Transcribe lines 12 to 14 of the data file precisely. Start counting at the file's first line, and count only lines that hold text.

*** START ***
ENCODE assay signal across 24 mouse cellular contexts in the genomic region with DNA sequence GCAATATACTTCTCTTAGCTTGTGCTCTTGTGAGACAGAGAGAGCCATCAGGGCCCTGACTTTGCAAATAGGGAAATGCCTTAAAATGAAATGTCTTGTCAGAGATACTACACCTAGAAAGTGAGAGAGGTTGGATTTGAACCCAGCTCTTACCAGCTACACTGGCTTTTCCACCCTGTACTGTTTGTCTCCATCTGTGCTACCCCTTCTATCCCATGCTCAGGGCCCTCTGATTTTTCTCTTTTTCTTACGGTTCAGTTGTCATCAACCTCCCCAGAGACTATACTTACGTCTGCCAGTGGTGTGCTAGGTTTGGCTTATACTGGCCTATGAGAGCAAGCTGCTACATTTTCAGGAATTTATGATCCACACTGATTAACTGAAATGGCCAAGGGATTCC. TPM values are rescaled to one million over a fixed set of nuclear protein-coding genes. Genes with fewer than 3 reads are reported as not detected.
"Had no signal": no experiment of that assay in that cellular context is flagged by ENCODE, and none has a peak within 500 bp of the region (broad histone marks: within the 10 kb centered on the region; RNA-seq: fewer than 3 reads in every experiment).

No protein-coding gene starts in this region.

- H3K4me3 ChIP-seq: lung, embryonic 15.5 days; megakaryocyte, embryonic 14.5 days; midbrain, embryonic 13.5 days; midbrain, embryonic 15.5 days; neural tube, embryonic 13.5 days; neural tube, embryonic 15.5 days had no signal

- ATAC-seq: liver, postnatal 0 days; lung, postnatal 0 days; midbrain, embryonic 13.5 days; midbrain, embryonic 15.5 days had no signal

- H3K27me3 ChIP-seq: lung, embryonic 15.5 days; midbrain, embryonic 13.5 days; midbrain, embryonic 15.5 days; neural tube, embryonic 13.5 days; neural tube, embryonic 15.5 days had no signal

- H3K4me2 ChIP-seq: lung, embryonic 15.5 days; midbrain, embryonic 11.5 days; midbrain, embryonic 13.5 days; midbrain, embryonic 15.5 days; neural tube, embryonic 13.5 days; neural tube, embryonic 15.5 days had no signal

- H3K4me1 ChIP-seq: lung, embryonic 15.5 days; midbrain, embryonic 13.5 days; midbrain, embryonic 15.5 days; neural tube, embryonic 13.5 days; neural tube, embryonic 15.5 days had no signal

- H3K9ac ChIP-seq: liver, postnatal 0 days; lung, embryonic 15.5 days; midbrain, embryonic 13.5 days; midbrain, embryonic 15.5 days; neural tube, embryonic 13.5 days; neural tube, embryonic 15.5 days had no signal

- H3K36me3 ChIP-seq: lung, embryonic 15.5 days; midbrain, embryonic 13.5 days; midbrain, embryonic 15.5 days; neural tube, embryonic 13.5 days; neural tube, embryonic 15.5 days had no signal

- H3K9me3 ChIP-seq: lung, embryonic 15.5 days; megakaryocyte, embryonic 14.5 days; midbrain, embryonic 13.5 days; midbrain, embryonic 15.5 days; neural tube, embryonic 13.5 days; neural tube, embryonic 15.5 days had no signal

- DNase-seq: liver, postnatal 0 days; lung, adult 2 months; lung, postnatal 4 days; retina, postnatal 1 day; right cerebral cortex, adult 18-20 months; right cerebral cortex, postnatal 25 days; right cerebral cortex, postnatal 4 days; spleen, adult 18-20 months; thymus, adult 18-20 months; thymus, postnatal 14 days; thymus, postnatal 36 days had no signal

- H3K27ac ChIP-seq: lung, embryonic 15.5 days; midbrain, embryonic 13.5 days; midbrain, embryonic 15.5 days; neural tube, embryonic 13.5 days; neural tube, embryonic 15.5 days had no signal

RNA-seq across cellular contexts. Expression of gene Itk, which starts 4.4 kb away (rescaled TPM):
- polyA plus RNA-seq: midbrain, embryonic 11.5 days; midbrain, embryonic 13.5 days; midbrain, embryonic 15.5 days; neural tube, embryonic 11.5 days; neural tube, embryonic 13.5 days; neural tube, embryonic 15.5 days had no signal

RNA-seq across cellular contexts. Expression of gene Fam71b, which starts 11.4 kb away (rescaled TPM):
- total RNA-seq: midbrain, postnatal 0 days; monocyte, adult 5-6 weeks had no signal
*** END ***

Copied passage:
- DNase-seq: liver, postnatal 0 days; lung, adult 2 months; lung, postnatal 4 days; retina, postnatal 1 day; right cerebral cortex, adult 18-20 months; right cerebral cortex, postnatal 25 days; right cerebral cortex, postnatal 4 days; spleen, adult 18-20 months; thymus, adult 18-20 months; thymus, postnatal 14 days; thymus, postnatal 36 days had no signal

- H3K27ac ChIP-seq: lung, embryonic 15.5 days; midbrain, embryonic 13.5 days; midbrain, embryonic 15.5 days; neural tube, embryonic 13.5 days; neural tube, embryonic 15.5 days had no signal

RNA-seq across cellular contexts. Expression of gene Itk, which starts 4.4 kb away (rescaled TPM):